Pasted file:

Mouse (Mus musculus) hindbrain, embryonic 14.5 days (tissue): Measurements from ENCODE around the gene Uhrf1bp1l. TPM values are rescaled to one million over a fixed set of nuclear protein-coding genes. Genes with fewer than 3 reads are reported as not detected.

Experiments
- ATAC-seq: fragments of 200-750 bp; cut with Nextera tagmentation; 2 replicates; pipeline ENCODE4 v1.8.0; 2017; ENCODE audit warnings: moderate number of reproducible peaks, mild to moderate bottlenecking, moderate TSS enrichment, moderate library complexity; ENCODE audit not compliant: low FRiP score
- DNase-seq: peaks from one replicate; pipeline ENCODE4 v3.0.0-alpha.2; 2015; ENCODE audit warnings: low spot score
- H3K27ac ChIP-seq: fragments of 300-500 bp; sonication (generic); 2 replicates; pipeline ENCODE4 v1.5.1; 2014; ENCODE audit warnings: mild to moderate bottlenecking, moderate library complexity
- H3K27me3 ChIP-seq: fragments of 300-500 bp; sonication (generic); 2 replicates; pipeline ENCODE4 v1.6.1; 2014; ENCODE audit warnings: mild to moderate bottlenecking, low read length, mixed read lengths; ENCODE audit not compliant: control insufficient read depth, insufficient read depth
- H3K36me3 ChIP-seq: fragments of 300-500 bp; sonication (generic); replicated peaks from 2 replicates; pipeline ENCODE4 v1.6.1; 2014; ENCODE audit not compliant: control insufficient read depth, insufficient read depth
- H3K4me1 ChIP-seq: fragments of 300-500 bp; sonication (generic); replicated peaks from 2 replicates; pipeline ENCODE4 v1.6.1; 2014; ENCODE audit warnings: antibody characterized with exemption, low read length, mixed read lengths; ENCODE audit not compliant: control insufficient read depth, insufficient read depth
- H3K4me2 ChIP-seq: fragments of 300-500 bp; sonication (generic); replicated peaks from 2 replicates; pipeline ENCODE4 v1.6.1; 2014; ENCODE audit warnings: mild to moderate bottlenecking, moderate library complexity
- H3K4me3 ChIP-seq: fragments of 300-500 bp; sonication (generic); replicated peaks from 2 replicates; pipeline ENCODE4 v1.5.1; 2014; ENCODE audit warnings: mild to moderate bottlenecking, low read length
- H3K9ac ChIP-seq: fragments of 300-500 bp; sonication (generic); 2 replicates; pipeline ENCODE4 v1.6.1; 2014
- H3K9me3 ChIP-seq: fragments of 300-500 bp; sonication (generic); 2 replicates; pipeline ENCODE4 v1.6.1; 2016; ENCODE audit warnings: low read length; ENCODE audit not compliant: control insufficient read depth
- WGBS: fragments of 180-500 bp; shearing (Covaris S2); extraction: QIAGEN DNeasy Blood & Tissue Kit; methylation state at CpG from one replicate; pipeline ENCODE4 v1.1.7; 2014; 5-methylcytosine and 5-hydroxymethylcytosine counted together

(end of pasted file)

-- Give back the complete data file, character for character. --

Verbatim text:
Mouse (Mus musculus) hindbrain, embryonic 14.5 days (tissue): Measurements from ENCODE around the gene Uhrf1bp1l. TPM values are rescaled to one million over a fixed set of nuclear protein-coding genes. Genes with fewer than 3 reads are reported as not detected.

Experiments
- ATAC-seq: fragments of 200-750 bp; cut with Nextera tagmentation; 2 replicates; pipeline ENCODE4 v1.8.0; 2017; ENCODE audit warnings: moderate number of reproducible peaks, mild to moderate bottlenecking, moderate TSS enrichment, moderate library complexity; ENCODE audit not compliant: low FRiP score
- DNase-seq: peaks from one replicate; pipeline ENCODE4 v3.0.0-alpha.2; 2015; ENCODE audit warnings: low spot score
- H3K27ac ChIP-seq: fragments of 300-500 bp; sonication (generic); 2 replicates; pipeline ENCODE4 v1.5.1; 2014; ENCODE audit warnings: mild to moderate bottlenecking, moderate library complexity
- H3K27me3 ChIP-seq: fragments of 300-500 bp; sonication (generic); 2 replicates; pipeline ENCODE4 v1.6.1; 2014; ENCODE audit warnings: mild to moderate bottlenecking, low read length, mixed read lengths; ENCODE audit not compliant: control insufficient read depth, insufficient read depth
- H3K36me3 ChIP-seq: fragments of 300-500 bp; sonication (generic); replicated peaks from 2 replicates; pipeline ENCODE4 v1.6.1; 2014; ENCODE audit not compliant: control insufficient read depth, insufficient read depth
- H3K4me1 ChIP-seq: fragments of 300-500 bp; sonication (generic); replicated peaks from 2 replicates; pipeline ENCODE4 v1.6.1; 2014; ENCODE audit warnings: antibody characterized with exemption, low read length, mixed read lengths; ENCODE audit not compliant: control insufficient read depth, insufficient read depth
- H3K4me2 ChIP-seq: fragments of 300-500 bp; sonication (generic); replicated peaks from 2 replicates; pipeline ENCODE4 v1.6.1; 2014; ENCODE audit warnings: mild to moderate bottlenecking, moderate library complexity
- H3K4me3 ChIP-seq: fragments of 300-500 bp; sonication (generic); replicated peaks from 2 replicates; pipeline ENCODE4 v1.5.1; 2014; ENCODE audit warnings: mild to moderate bottlenecking, low read length
- H3K9ac ChIP-seq: fragments of 300-500 bp; sonication (generic); 2 replicates; pipeline ENCODE4 v1.6.1; 2014
- H3K9me3 ChIP-seq: fragments of 300-500 bp; sonication (generic); 2 replicates; pipeline ENCODE4 v1.6.1; 2016; ENCODE audit warnings: low read length; ENCODE audit not compliant: control insufficient read depth
- WGBS: fragments of 180-500 bp; shearing (Covaris S2); extraction: QIAGEN DNeasy Blood & Tissue Kit; methylation state at CpG from one replicate; pipeline ENCODE4 v1.1.7; 2014; 5-methylcytosine and 5-hydroxymethylcytosine counted together